When former Prime Minister Imran Khan talked about pressure on him to provide National Reconciliation Ordinance (NRO)-like relief to the then opposition leaders, everybody thought he was talking nonsense to divert the public attention from high inflation and alleged bad governance of his government. When his government was removed through a no-confidence motion, people realized that an NRO II had already been granted to all politicians, who were facing serious corruption and money-laundering cases against them.
The new arrangement is way smarter than the previous NRO, under which relief was provided to politicians from corruption cases by former President Pervez Musharraf in 2007. Former Prime Ministers Benazir Bhutto and Nawaz Sharif were major beneficiaries of it. It was clear that international forces had pressurized President Pervez Musharraf to provide relief to them when they wanted a new set-up in Pakistan for their Afghan war. Later, President Pervez Musharraf accepted that it was his major mistake and apologised to the nation for providing relief to “corrupt” politicians.
Under the new NRO, all politicians, who were facing serious corruption and money-laundering cases, were brought to power by international forces, so that they could scrap the cases against themselves. It was a clever move as everything remained hidden from the common people. It was an announced NRO, so that no beneficiary or the hands who provided it were identified. It was perhaps because the first NRO had been declared illegal by the Supreme Court of Pakistan and the new NRO was kept secret for the same fear. On October 5, 2007, President Pervez Musharraf’s NRO had granted amnesty to politicians, political workers and bureaucrats, who were accused of corruption, money-laundering, murder and terrorism between January 1, 1986 and October 12, 1999. The NRO was declared unconstitutional by the Supreme Court of Pakistan on December 16, 2009, but not before it had benefited 8,041 people, including 34 politicians and three ambassadors. Between 2008 and 2013, when the Asif Zardari-led PPP was in power, the NAB was ordered to close down corruption inquiries against 60 leaders of the ruling coalition.
However, the NRO II is different in many ways. If looked closely, it appears that work on it had started soon after Imran Khan came to power in 2018. Under a systematic way, all corruption and money-laundering cases against all top politicians slowed down. They were also granted bail in many cases. Imran Khan, who had no control over the NAB or other law-enforcement agencies, unlike the tenures of the PPP and the PML-N, watched it happen helplessly. In this way, his plan and slogan of accountability was tainted and demolished.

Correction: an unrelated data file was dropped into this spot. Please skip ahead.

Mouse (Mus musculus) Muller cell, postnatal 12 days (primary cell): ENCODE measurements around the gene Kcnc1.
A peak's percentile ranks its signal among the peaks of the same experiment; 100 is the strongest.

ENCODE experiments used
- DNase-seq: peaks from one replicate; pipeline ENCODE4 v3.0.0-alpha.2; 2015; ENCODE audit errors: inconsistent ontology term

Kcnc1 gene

People in Pakistan know that the no-confidence motion against former Prime Minister Imran Khan could not have succeeded without the help of international forces. No government in Pakistan has ever been removed through a no-confidence motion and the success of the motion against Imran Khan itself proves that it had been managed by foreign powers. The former Prime Minister could easily have managed the creation of forward blocs in the opposition to save his governments in the Centre and Punjab, if the international establishment had not been supporting the then opposition. Over 30 PML-N legislators also met him but, according to him, they were ordered to remain in their party to ensure his ouster. However, the international powers miscalculated his popularity. He became more popular after the common people saw people who were facing corruption and money-laundering cases had been imposed on them. Now, Imran Khan is using the people’s power to reverse the tide.
National institutions are also feeling the heat of his huge public rallies and upcoming long march. As he feared that leaders of the coalition government have started removing officials investigating and pursuing their cases in courts, the Supreme Court has restrained executive authorities from transferring, posting and removing officials involved in the investigation or prosecution of high-profile corruption cases against top government functionaries, especially Prime Minister Shehbaz Sharif and Punjab Chief Minister Hamza Shehbaz. The court took suo motu notice of alleged government interference in the affairs of prosecution as well as investigation branches in high-profile cases and a five-judge larger bench, headed by Chief Justice Umar Ata Bandial, ordered that no prosecution case would be withdrawn until the next date of hearing. The court also issued notices to the interior secretary, director general of the Federal Investigation Agency (FIA), chairman and regional directors of the National Accountability Bureau (NAB), prosecutors general and advocates general and heads of prosecution branches of the FIA and the NAB to file their statements in writing. The order also asked the relevant authorities to submit the names of officers and their successors in the investigating and prosecution branches of the FIA and the NAB in high-profile cases, who had been transferred, posted or removed from their positions in the last six weeks. The court sought the names of persons who had been removed from the exit control list (ECL) during the last six weeks.
The court order has upset the government and its allies. They claim the court is interfering in its affairs. However, despite the court notice, it will not be much difficult for politicians in the government to get relief in the cases. It is a fact that employees of the NAB, FIA, police or any other department cannot resist pressure from the government. The court cannot force them to work on merit. It would have been possible only if our institutions had been independent and free of political interference. The government can influence them easily to provide relief to itself. However, Imran Khan can upset their applecart.